09 November 2007

Religion in Colorado

According to the American Religious Identification Survey, conducted in 2001 by The Graduate Center at the City University of New York, Colorado residents surveyed identified their religious identity as follows:

Christian Self-Identifications – 68%
*Roman Catholic – 23%
*Christian – 9%
*Baptist – 8%
*Methodist – 5%
*Lutheran – 5%
*Episcopalian – 3%
*Presbyterian – 3%
*Pentecostal – 2%
*Churches of Christ – 2%
*The Church of Jesus Christ of Latter-day Saints – 2%
*Protestant – 2%
*Jehovah's Witness – 1%
*Seventh-day Adventist – 1%
*Evangelical – 1%
*Non-denominational – 1%
Non-Religious/Atheist/Agnostic – 21%
Buddhist – 1%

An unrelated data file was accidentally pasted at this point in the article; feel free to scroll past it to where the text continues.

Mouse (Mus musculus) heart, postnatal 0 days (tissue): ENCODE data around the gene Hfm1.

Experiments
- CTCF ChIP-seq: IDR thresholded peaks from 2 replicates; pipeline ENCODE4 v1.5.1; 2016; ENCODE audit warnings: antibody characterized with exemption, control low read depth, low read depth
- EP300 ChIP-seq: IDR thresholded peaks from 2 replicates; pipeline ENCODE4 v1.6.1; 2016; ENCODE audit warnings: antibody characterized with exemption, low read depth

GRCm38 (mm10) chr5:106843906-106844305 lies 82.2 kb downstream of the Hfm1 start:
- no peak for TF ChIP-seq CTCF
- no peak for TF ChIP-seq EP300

Jewish – 1%
Other Religions – 3%
Refused To Answer – 6%

Notably, of the 68% who self-identified as some form of Christian, 23% identified as Roman Catholic, 18% identified with a historically mainline Christian identifier (Methodist, Lutheran, Episcopalian, Presbyterian, Protestant), and the remaining 27% identified with a historically conservative/evangelical Christian identifier (Christian, Baptist, Pentecostal, Churches of Christ, The Church of Jesus Christ of Latter-day Saints, Jehovah's Witness, Seventh-day Adventist, Evangelical, Non-denominational).

There are more people who expressly identify as Non-Religous/Atheist/Agnostic in Colorado than there are people who identify as mainline Christians.

Mainline Christian and non-Christian self-identifications make up about 44% of survey respondents, while Roman Catholics and conservative/evangelical self-identifications make up about 50% of self-identifications. It is safe to guess that at least some non-respondents are Roman Catholic or conservative/evangelical self-identifiers, so that pairing makes up a majority of people in the state to the extent that the survey is accurate.

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